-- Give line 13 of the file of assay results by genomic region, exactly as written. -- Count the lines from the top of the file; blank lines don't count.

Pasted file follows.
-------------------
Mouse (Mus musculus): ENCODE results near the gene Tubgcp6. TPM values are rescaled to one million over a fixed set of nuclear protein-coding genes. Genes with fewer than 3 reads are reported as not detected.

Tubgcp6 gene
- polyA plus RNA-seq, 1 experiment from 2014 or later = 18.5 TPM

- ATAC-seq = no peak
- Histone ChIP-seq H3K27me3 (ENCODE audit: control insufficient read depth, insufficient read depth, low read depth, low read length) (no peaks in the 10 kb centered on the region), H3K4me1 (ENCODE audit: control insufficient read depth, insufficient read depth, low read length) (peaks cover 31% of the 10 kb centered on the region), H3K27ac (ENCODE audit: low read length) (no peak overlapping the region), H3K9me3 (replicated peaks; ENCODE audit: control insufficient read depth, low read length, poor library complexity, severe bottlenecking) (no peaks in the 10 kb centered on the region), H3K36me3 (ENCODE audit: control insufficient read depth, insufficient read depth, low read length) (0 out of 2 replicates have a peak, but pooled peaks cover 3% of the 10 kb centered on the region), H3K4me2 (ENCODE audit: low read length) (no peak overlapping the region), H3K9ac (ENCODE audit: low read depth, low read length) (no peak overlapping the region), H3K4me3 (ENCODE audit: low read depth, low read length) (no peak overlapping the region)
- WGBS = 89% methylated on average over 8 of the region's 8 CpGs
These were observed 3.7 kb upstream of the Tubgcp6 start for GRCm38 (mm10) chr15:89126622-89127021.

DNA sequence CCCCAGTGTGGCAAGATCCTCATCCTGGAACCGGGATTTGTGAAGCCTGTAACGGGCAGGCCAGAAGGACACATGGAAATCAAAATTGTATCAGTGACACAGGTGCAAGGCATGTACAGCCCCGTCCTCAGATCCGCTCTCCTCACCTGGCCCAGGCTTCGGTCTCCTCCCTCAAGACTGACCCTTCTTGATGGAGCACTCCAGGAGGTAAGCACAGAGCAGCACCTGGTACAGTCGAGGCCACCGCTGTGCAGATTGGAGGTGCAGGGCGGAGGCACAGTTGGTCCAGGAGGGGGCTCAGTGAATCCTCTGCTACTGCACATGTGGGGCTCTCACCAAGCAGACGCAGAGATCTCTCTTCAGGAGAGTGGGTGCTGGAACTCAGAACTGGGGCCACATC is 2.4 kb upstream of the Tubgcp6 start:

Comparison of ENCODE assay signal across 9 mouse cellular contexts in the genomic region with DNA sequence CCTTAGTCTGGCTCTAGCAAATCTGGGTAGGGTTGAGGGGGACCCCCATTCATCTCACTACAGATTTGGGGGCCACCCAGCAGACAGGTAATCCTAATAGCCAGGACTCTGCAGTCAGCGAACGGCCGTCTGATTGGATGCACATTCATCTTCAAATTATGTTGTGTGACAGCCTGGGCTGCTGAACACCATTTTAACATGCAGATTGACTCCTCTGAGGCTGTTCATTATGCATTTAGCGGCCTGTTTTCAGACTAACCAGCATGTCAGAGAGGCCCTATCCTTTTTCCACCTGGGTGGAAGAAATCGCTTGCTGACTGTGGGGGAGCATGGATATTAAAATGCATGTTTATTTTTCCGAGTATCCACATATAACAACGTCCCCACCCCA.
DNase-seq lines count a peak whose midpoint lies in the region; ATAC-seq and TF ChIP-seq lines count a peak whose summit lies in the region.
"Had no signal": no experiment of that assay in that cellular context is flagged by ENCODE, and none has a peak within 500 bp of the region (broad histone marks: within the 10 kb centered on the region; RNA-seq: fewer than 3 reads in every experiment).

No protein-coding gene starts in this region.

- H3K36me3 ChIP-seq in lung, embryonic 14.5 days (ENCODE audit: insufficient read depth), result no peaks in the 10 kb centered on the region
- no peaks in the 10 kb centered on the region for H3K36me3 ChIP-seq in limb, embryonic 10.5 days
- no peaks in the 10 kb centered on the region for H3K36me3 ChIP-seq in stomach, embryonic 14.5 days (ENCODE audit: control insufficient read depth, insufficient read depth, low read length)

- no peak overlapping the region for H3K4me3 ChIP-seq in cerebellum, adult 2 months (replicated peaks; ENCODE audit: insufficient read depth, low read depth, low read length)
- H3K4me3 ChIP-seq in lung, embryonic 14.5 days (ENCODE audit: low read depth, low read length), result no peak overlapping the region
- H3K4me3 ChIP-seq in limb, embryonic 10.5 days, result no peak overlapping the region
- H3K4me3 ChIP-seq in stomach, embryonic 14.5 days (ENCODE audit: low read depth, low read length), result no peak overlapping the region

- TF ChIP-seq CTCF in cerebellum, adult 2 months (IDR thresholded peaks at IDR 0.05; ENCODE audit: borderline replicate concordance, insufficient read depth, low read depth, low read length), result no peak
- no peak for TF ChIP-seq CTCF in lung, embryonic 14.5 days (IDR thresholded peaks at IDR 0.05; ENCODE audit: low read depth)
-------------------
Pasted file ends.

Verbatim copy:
- H3K36me3 ChIP-seq in lung, embryonic 14.5 days (ENCODE audit: insufficient read depth), result no peaks in the 10 kb centered on the region